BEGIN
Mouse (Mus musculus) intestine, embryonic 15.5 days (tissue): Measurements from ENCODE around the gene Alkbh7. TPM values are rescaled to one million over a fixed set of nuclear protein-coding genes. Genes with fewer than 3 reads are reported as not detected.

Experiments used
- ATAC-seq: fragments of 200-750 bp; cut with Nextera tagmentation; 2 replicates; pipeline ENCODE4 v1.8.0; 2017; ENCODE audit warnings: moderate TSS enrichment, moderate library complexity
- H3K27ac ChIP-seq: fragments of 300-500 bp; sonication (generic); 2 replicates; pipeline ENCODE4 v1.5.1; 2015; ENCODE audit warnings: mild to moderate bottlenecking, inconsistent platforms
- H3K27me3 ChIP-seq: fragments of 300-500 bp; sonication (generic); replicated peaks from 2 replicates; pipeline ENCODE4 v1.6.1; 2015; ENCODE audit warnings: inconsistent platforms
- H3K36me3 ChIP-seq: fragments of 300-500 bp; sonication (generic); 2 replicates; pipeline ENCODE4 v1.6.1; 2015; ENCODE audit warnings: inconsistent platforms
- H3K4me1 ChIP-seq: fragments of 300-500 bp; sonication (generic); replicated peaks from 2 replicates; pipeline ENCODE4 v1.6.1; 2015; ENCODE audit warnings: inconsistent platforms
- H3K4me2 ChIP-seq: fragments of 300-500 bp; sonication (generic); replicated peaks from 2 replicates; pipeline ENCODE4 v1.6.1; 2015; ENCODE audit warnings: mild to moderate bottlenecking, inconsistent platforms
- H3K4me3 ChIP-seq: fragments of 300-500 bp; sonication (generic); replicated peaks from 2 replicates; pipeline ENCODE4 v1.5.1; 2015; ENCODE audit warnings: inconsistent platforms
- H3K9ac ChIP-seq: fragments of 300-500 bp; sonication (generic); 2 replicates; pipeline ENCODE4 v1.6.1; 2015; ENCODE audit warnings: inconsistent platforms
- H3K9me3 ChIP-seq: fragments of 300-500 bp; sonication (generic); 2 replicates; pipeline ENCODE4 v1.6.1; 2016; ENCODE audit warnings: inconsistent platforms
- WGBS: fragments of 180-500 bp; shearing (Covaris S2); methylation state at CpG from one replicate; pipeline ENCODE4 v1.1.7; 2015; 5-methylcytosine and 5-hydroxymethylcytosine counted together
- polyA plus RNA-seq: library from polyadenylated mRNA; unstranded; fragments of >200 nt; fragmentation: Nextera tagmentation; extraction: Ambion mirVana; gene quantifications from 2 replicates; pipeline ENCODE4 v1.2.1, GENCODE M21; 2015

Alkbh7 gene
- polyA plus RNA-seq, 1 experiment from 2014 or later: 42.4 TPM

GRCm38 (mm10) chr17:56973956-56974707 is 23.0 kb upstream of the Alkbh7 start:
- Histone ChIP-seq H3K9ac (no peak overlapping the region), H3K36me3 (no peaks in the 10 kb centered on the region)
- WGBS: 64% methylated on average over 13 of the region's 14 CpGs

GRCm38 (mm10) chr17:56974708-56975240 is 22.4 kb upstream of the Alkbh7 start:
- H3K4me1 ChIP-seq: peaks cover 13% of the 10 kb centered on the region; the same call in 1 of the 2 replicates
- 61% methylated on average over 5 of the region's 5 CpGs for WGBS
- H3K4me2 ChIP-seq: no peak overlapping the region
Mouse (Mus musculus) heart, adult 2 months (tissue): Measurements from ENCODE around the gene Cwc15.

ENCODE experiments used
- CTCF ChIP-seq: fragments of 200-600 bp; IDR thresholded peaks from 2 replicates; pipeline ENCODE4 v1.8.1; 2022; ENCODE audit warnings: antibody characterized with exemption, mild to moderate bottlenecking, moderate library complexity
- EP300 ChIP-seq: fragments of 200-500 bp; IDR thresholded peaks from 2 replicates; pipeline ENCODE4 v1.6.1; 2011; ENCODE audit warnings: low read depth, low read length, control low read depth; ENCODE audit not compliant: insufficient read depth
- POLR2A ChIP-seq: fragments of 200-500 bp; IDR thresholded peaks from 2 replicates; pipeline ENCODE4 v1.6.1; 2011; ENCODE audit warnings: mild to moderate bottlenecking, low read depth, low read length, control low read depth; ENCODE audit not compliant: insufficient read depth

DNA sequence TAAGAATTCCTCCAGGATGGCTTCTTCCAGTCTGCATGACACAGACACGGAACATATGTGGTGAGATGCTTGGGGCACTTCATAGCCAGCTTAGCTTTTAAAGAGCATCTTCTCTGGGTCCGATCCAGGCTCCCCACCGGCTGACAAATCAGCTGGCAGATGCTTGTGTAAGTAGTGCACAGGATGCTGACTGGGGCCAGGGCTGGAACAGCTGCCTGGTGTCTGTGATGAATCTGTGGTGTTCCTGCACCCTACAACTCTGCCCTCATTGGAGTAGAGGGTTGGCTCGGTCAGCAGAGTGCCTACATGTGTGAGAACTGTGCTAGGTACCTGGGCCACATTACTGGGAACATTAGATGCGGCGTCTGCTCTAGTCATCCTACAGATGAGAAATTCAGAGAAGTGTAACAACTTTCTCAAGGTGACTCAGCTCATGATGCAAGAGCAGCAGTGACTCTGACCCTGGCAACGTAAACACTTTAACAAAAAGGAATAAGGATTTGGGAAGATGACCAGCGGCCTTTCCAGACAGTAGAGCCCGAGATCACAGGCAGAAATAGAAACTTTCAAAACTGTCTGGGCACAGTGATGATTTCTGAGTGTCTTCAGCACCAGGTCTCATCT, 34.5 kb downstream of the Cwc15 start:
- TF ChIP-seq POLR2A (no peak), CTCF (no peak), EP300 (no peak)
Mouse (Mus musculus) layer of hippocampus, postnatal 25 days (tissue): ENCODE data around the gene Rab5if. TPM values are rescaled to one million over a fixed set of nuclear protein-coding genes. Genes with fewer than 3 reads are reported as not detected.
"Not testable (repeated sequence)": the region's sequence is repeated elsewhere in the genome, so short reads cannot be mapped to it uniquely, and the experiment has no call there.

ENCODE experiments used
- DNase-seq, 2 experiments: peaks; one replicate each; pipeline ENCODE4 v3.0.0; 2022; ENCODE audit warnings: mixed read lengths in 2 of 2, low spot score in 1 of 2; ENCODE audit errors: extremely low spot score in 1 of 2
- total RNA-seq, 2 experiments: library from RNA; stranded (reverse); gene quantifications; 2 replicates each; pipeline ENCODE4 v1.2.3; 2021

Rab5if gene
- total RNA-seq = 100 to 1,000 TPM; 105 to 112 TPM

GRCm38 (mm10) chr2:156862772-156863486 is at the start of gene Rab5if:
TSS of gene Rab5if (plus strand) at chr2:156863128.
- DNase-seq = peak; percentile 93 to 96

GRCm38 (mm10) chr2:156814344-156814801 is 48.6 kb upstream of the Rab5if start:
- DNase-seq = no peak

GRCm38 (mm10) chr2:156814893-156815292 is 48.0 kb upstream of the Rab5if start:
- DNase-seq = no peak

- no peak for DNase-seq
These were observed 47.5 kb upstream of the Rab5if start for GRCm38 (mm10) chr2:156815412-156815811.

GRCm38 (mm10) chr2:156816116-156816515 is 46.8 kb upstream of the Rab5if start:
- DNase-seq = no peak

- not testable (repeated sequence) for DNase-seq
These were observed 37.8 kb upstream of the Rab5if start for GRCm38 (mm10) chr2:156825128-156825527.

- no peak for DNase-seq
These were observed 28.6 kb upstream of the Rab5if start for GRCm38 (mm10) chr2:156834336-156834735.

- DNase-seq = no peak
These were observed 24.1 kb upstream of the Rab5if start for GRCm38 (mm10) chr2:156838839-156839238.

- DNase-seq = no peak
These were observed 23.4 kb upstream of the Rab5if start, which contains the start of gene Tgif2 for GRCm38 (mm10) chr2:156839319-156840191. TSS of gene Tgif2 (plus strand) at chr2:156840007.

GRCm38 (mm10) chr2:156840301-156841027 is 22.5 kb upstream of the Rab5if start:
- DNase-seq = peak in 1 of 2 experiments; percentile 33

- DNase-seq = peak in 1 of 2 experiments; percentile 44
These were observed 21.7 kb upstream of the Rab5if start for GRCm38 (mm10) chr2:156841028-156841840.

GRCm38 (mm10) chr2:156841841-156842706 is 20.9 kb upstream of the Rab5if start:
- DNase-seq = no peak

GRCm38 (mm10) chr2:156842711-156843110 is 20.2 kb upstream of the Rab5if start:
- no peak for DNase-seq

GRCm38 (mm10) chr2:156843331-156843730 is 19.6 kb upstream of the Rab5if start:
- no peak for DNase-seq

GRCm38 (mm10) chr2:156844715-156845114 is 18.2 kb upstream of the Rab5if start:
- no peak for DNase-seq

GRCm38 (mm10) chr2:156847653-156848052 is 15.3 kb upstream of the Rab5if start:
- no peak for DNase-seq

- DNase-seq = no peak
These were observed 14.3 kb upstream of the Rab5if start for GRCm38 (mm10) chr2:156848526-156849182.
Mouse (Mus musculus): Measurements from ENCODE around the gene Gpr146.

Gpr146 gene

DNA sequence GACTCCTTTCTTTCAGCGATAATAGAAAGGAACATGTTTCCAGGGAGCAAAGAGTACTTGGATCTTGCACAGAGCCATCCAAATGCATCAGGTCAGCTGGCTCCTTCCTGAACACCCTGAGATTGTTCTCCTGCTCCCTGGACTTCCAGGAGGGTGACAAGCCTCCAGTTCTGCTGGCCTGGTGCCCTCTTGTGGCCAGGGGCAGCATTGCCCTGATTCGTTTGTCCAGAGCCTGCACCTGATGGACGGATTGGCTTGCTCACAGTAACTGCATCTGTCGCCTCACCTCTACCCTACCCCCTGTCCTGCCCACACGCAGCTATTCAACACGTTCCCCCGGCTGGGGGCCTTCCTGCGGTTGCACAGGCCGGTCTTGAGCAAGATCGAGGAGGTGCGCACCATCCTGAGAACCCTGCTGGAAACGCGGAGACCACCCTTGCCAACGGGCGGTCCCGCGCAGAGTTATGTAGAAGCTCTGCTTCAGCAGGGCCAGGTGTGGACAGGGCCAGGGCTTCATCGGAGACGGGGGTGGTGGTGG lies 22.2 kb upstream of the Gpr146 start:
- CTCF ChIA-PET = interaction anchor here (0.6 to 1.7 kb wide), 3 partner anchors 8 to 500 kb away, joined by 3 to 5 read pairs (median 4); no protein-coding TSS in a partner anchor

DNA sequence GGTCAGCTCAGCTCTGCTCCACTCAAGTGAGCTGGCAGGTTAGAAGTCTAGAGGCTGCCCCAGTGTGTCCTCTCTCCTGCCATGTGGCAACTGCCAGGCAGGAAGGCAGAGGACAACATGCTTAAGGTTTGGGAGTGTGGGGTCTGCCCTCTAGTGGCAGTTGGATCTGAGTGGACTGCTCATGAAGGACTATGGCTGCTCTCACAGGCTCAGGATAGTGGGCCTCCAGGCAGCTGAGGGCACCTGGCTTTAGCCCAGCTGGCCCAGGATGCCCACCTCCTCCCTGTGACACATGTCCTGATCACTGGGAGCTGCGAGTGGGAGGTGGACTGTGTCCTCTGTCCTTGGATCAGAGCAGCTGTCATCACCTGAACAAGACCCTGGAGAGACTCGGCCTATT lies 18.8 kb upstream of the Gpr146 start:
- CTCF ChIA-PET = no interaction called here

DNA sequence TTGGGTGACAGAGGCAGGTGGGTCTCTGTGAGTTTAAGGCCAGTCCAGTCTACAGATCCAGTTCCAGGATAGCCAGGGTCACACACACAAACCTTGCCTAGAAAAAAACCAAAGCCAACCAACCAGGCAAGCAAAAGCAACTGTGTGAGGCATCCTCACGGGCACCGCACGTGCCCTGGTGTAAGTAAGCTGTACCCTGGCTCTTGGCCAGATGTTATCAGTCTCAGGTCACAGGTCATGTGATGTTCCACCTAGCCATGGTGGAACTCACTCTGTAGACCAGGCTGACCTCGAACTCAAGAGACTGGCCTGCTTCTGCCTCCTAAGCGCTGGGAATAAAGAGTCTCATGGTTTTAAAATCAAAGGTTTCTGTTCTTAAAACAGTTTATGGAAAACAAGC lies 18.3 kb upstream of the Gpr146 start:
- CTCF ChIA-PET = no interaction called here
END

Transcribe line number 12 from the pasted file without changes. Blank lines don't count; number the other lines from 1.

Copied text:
- WGBS: fragments of 180-500 bp; shearing (Covaris S2); methylation state at CpG from one replicate; pipeline ENCODE4 v1.1.7; 2015; 5-methylcytosine and 5-hydroxymethylcytosine counted together